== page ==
Peter Zumthor. 2009 Pritzker Prize.
Swiss architect Peter Zumthor to be named winner of the 2009 Pritzker Prize, the highest recognition for architects. via nyt [PR]
Swiss architect Peter Zumthor to be named winner of the 2009 Pritzker Prize, the highest recognition for architects. via nyt [PR]
Mecca of modernist architecture now offers tourists chance to stay in its former student quarters. via guardian [PR]
Congress created the Eisenhower Commission in 1999 to plan and raise money for the memorial. Frank Gehry to design it. via portfolio.com [PR]
Architect Dietmar Koering of Arphenotype has designed these electricity pylons for a competition to envisage a new power transmission network in Iceland.
Each pylon to be between 17 and 32 meters tall, with the shape of each varying according to its
longitude and latitude.
Adaptability is an distinction of evolution, but today’s instant variations in [virtual] extended phenotypes call for something stronger: adaptability of nature! In nature material is used with optimum efficiency. Cells continually adapt to precisely fulfill their function.
Through researching organic forms and their production methods the intelligence of the material itself should support the design language, the lightness and stiffness. Fibrous systems and computation is the answer for this new task. Fibrous system in biology: inspiration! Like in the evolution through phenotypes, the production is based on a clear code; where the evolution part and the random variation is bounded to the specific landscape and site.
Architectural form and its relationship to nature, environment and society has rich antecedents to the human body. The idea is that the power net is building one main spine of nowadays society which enables living on a high standard in an age of communication; therefore the spines of the power net reflects an organic language.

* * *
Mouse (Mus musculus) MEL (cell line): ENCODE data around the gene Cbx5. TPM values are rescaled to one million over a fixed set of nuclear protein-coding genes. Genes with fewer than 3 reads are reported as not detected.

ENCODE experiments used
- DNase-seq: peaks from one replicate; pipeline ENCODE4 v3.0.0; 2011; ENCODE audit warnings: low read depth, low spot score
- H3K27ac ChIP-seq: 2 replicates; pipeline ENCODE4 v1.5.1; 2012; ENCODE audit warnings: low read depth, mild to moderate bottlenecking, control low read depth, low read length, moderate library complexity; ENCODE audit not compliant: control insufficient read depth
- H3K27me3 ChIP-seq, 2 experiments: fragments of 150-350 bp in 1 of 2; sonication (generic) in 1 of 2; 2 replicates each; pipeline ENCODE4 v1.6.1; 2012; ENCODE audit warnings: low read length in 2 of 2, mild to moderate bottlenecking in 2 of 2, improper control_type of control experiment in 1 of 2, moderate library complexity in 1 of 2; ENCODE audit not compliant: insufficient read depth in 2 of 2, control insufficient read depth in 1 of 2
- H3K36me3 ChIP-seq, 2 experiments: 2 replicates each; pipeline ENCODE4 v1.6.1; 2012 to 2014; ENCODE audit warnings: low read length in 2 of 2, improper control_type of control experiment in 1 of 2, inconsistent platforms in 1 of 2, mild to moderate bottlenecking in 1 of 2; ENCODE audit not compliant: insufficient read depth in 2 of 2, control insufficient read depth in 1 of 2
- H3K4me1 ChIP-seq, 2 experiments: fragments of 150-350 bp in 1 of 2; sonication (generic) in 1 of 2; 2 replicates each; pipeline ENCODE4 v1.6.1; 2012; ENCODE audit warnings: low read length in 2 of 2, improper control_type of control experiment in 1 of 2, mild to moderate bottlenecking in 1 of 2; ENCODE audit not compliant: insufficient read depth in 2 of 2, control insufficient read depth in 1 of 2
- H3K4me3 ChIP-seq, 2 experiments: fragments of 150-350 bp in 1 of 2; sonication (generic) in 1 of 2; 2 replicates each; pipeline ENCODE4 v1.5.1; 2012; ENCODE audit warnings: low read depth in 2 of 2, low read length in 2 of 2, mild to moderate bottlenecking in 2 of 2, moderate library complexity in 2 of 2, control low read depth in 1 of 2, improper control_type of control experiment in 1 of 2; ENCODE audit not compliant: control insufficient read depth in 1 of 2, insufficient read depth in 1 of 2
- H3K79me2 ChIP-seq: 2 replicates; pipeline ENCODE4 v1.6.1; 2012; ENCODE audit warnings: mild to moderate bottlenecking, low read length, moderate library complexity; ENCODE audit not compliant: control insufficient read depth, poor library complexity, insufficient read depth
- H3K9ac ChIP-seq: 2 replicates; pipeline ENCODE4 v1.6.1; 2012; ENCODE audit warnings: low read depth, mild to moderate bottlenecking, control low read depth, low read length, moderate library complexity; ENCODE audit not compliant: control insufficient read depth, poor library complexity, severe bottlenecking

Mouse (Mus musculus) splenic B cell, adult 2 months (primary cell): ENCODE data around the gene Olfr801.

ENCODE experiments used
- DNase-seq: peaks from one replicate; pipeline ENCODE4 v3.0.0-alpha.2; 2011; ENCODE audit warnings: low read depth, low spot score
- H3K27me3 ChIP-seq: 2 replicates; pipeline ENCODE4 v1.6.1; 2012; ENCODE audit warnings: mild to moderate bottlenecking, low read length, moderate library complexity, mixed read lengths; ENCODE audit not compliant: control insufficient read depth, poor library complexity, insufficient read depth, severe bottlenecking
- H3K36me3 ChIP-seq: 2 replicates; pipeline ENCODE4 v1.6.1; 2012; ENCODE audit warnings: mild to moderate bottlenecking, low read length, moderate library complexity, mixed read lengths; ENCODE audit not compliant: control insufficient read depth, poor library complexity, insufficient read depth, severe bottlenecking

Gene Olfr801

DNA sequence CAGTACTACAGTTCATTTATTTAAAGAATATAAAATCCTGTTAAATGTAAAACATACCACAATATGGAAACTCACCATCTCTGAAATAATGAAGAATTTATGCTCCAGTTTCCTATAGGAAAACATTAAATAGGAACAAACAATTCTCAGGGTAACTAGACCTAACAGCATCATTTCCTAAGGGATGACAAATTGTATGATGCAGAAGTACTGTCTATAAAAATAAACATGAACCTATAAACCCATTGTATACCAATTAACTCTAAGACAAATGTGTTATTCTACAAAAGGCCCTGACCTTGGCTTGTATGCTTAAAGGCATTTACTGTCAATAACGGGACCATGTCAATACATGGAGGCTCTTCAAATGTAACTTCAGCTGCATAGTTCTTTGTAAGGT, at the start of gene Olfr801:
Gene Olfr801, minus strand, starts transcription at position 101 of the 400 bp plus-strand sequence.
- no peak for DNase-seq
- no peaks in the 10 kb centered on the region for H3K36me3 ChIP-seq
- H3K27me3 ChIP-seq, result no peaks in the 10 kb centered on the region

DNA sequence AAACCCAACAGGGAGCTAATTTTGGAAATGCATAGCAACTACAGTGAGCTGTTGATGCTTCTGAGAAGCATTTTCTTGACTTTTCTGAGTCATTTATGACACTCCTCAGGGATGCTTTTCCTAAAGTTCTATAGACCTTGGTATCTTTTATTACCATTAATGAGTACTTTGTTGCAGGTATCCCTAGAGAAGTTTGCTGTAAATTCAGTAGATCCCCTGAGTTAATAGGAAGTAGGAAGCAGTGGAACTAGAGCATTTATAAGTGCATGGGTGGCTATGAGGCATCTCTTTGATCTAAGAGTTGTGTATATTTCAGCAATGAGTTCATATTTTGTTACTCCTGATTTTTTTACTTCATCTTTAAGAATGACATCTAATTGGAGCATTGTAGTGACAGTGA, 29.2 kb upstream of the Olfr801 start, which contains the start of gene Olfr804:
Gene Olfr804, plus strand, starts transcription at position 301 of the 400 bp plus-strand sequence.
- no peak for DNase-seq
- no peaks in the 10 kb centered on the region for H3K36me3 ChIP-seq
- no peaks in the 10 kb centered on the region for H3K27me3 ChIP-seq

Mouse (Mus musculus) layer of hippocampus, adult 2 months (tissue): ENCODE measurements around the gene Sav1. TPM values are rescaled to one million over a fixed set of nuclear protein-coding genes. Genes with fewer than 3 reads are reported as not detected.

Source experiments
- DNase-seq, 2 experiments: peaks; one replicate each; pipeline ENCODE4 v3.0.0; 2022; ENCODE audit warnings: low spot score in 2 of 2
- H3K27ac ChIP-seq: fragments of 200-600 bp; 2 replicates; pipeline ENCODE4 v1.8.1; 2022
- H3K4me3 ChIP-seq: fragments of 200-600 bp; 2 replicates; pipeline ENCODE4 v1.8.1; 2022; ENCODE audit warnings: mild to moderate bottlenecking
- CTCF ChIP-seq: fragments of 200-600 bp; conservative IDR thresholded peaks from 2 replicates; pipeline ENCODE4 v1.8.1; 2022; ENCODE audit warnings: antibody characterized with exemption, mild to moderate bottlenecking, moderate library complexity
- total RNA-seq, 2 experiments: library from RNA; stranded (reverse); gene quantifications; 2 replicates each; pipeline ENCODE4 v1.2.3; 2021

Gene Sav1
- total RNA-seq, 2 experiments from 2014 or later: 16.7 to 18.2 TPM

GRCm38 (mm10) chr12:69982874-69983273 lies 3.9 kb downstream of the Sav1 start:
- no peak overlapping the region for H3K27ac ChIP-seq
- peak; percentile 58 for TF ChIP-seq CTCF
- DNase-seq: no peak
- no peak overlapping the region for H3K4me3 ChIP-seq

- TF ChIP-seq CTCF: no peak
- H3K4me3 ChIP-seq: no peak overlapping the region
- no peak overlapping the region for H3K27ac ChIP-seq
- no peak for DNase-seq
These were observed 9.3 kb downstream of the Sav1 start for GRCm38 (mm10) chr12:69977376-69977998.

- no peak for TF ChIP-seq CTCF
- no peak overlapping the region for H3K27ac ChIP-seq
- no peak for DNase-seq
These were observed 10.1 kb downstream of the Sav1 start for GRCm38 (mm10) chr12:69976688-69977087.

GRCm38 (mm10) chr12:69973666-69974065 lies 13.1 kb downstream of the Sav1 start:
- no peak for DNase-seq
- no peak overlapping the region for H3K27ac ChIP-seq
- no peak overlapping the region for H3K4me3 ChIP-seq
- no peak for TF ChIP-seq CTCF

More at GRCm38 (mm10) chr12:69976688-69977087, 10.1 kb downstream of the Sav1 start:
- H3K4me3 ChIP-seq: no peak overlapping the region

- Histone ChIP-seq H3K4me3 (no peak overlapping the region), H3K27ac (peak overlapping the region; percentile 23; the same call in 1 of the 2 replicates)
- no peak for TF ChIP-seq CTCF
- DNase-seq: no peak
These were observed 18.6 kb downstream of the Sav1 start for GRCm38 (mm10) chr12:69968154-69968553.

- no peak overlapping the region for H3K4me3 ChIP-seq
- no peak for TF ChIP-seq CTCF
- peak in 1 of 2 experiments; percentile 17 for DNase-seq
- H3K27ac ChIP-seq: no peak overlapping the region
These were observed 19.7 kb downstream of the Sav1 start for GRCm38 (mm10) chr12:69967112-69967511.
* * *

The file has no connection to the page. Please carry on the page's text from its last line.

The organic structure is covered with a high reflective “lotus-effect” color. It will be cleaned through natural weather conditions and will reflect the nature itself, which strengthens the idea of a graphical integration to the landscape. The final tower will blend into its environment physical and virtual. It creates a feedback loop in the observed system.
Each transmission tower is shaped in height between 17m and 32m by computer-driven equipment according to its site / longitude and latitude. This approach permits the structures to be modeled and easily fabricated translating into a reasonable cost.
For maximum strength and stability the construction method is based on the idea of a Tripod. Once the parameters are set, it is just the location of tower by latitude and longitude, which will result in unique towers.
The main material used for the towers is an aramid-fibre-matrix bounded with eco resin through thermosetting, which gives the material stability to degration, UV, weathering and wind. The main structure will be built through filament winding and resin transfer molding. This material allows also in computer aided manufacturing an organic design language without much more costs. The thickness of the material will change through the whole system, calculated by software to adapt the stiffness to site + location and natural forces like wind.
The towers will be prefabricated and mounted on site on concrete foundation, which will support the idea of natural material on site.
Today’s pursuit to build lightweight for economic, material engineering and environmental reasons is the logical response to today’s changing society where flexibility is the prime survival quality.
Once the system is set up it will be a leading manufacturing site for fibrous systems. The high tech environment makes it hard to copy the design language and production method, which leads to a unique company.
The competition’s organizers Landsnet the Association of Icelandic Architects.
First major US exhibition of Fuller’s work in 35 years and a testament to his fascinating mix of utopian vision and organic pragmatism.
March 14 – June 21, 2009 via mcachicago [PR]
Construction of The Shard began this week and by the time of its completion, in early 2012, London will be the host of one of Europe’s tallest buildings and one of the most techno – logically advanced towers ever built.